Antibiotic-resistant superbugs are on the rise in the United States in part due to the use of antibiotics on factory farm animals. The Food and Drug Administration (FDA) announced last December that it was releasing voluntary guidelines for pharmaceutical companies to help phase out the use of antibiotics in factory farming, but a new report by Food & Water Watch reveals that the FDA’s lackluster approach to combating the problem isn’t working.
The report, How The FDA’s Voluntary Guidance Fails To Curb Antibiotic Misuse In Livestock, notes that the FDA’s voluntary guidelines for antibiotic use in farm animals only limit the use of antibiotics for promoting unnatural growth in animals. But factory farms are not advised to stop administering low doses of “preventative” antibiotics to animals.
In the United States, about 80 percent of all antibiotics – medicines designed to combat illness in humans – are used on factory farm animals. The meat industry has used antibiotics to combat the unsanitary, overcrowded conditions in which food animals are forced to live, as well as to promote unnatural growth in animals. The industry is also adamant that the use of “preventative” antibiotics in farm animals is perfectly safe.
The Centers for Disease Control (CDC) released a report last year detailing the dangers of antibiotic misuse in farm animals. According to the CDC, the rise of antibiotic-resistant superbugs poses a worldwide health threat. The report reveals how drug-resistant bacteria can spread from farm animals to humans though meat that is not handled or cooked properly, as well as though fertilizer and water runoff, containing animal feces and drug resistant-bacteria, that is used on food crops.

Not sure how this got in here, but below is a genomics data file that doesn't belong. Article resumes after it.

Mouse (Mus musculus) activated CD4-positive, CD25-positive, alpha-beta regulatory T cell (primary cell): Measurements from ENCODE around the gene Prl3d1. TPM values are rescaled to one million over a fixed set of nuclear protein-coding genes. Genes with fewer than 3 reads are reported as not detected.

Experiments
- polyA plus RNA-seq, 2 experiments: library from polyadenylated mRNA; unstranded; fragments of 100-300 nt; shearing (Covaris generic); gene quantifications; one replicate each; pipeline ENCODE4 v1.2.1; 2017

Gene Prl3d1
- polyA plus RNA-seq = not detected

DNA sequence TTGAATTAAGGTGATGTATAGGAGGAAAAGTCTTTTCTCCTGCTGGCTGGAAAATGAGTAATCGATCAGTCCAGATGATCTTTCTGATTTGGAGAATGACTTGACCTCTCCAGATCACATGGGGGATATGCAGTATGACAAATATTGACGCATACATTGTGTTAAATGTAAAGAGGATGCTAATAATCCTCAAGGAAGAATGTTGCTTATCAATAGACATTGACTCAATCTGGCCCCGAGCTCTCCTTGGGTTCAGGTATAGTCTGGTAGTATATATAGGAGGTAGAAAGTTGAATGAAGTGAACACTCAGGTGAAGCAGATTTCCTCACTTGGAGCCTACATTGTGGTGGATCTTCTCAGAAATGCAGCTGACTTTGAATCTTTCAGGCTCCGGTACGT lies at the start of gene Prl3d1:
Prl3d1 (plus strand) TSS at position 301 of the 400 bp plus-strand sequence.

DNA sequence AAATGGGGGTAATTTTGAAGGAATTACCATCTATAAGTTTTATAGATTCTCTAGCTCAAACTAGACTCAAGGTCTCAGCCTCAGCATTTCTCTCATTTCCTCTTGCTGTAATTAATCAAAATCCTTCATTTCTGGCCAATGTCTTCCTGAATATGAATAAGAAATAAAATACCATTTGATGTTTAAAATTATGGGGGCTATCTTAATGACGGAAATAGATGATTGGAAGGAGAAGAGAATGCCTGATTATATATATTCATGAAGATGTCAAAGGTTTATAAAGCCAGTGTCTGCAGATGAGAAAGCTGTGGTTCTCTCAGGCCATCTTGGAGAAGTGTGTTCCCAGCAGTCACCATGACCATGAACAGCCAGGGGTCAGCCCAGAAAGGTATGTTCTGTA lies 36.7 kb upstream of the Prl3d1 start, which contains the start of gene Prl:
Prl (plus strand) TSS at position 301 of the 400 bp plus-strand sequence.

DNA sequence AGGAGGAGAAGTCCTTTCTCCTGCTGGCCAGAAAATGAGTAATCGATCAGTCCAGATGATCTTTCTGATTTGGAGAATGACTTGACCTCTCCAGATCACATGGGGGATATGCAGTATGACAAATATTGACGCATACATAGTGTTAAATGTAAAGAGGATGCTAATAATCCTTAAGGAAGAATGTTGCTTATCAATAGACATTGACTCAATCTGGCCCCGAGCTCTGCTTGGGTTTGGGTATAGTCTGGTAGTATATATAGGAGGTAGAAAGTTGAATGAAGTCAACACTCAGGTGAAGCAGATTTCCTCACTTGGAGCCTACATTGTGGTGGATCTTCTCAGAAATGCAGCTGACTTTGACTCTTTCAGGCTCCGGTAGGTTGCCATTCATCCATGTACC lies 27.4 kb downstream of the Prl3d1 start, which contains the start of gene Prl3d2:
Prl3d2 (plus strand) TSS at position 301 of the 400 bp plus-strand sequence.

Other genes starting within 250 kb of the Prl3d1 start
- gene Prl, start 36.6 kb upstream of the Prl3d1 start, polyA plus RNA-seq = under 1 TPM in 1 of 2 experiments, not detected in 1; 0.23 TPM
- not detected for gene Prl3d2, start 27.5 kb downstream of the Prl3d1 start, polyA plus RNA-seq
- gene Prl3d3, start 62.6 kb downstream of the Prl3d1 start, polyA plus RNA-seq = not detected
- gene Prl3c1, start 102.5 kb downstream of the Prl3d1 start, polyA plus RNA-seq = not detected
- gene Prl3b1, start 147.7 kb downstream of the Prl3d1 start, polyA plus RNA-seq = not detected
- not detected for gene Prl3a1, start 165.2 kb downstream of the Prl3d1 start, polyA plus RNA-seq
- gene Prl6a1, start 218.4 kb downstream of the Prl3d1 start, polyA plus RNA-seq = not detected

Food & Water Watch analyzed an FDA list of over 400 antibiotics to discover how much overlap exists between growth promotion uses in farm animals, which the FDA has said it is limiting, and “preventative” uses, which have not been addressed.
According to the report, 217 antibiotics important to human medicine should no longer be used to promote growth in farm animals. However, 135 or 63 percent of those drugs can still be used on farm animals for “disease prevention.” In other words, 89 percent of the drugs no longer available for use as growth promoters can still be administered to animals for other reasons, thereby doing nothing to help mitigate the spread of antibiotic-resistant bacteria.
The FDA’s plan to combat antibiotic use in farm animals has been weak from the start. Pharmaceutical companies have little incentive to adopt the FDA’s optional changes. Once a pharmaceutical company revises its drug label, its antibiotic can no longer be used for growth promotion and requires veterinary oversight for preventative uses.
In 2011 alone, about 30 million pounds of antibiotic were sold to the meat and poultry industry compared to about 8 million pounds sold for the treatment of human illnesses, which means that selling drugs to the meat industry is big business for pharmaceutical companies.
Food & Water Watch notes that in order to “save antibiotics and protect human health, we need a complete ban on nontherapeutic uses” of antibiotics in farm animals. In addition to mitigating a public health threat, eliminating antibiotic use in factory farm animals would also require farms to adopt humane, sanitary practices in order to keep animals healthy.